Somalia has severed diplomatic ties with neighbouring Kenya, accusing it of violating Somali sovereignty and meddling in its internal affairs before a general election.
In a televised broadcast late on Monday, Information Minister Osman Dubbe said Somalia had ordered all its diplomats in Kenya to return, while Kenyan diplomats in Somalia have been ordered to leave within seven days.
“Kenya continues meddling in our internal political affairs and it has ignored our previous calls to stop violating our sovereignty,” Dubbe announced on state-run SNTV.
“We, therefore, declare that we have cut ties with Kenya over its poor violations on Somalia’s sovereignty.”
Somali officials did not point to specific grievances for the decision but the announcement came as Kenyan President Uhuru Kenyatta hosted in Nairobi Musa Bihi Abdi, the leader of Somaliland, the northwestern region that declared independence from Somalia in 1991.
The leaders announced closer relations in a joint statement on Tuesday, with Kenya committing to opening a consulate in Somaliland’s capital Hargeisa by the end of March.
The statement added that Kenyan carriers would start direct flights between Nairobi and Hargeisa by that date.
“The two leaders acknowledged Kenya’s commitment to a peaceful, stable, strong and prosperous Somalia, in which the voices of all the people of Somalia have opportunity to express their sovereign will,” the statement said.
The announcement was likely to further anger the government of President Mohamed Abdullahi Mohamed – also known by his nickname Farmajo – in Mogadishu, which considers Somaliland to be part of its territory.
Kenyan foreign ministry spokesman Cyrus Oguna said on Tuesday the government had set up a committee “to seek (a) solution to the diplomatic row”.
He added that his country had been “very kind and accommodating” to some 200,000 Somalis living in vast refugee camps in Kenya’s east.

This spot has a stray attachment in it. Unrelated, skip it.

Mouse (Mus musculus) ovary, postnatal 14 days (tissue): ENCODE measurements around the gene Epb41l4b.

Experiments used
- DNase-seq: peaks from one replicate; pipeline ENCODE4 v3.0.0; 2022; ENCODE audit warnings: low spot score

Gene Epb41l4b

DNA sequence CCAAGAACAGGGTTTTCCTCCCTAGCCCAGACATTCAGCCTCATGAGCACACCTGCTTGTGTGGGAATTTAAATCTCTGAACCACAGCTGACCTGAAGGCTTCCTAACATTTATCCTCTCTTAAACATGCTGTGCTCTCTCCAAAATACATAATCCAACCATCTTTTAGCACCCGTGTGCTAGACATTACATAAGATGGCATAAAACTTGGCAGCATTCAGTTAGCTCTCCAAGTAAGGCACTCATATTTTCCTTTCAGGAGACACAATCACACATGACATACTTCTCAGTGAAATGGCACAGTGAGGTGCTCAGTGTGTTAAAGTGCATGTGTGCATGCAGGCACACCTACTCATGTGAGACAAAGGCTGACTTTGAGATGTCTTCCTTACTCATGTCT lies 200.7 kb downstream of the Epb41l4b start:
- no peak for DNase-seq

Kenya is a major contributor of troops to AMISOM, an African Union military operation fighting the al-Shabab armed group waging a violent campaign as they seek to unseat the internationally-backed government in Mogadishu.
The severing of the ties marked the culmination of steadily deteriorating ties between the two neighbours.
On November 30, Somalia expelled Kenya’s ambassador and recalled its own envoy from Nairobi, accusing Kenya of interfering in the electoral process in Jubbaland, one of its five semi-autonomous states.
Relations between Somalia’s central government and the southern state of Jubbaland, which borders Kenya, are tense as authorities of the semi-autonomous region accuse Mogadishu of seeking to remove President Ahmed Madobe and put a loyalist in power to increase central control.
Madobe is a key ally of Kenya, which sees Jubbaland as a buffer against al-Shabab fighters who have staged several bloody attacks across the border.
Kenya has been further drawn in, as it is accused of harbouring a fugitive Jubbaland minister who was arrested by Mogadishu for “serious crimes” but escaped prison in January.
Kenya and Somalia are also at odds due to a spat over maritime borders, with possibly lucrative Indian Ocean oil and gas reserves at stake.
On Sunday, Somalia’s foreign ministry said it had sent a letter of complaint about Kenya to the Intergovernmental Authority on Development (IGAD) regional bloc, which includes eight African countries, will hold a summit on December 20 in Djibouti.
In response to the Federal Government of #Somalia letter against #Kenya, which was submitted to H.E. Abdalla Hamdok, PM of the Republic of #Sudan & the Chair of the #IGAD Assembly of Heads of State and Government, the IGAD will hold a summit in #Djibouti on Dec 20 on this matter.
— Ministry of Foreign Affairs 🇸🇴 (@MofaSomalia) December 13, 2020
Omar Mahmood, senior analyst for Somalia at the International Crisis Group, said the growing tensions relate to electoral dynamic and could have serious implications.
“The Farmajo administration in Mogadishu feels that Kenya has been supporting the political opposition, whether that’s Ahmed Madobe in Jubbaland or whether that’s the political candidates that are running against them,” he told Al Jazeera.
“A lot of them have been based in Nairobi, had their campaigns based there, before some of them travelled to Mogadishu recently. So I think it very much ties with internal Somali politics and election dynamics, and in terms of Somalia trying to put pressure on Kenya to maybe reassess those relationships.”
Mahmood said “one big unanswered question” was the future of Kenya’s security participation in Somalia, noting that any change or push to remove the Kenyan troops “would have quite devastating security consequences”.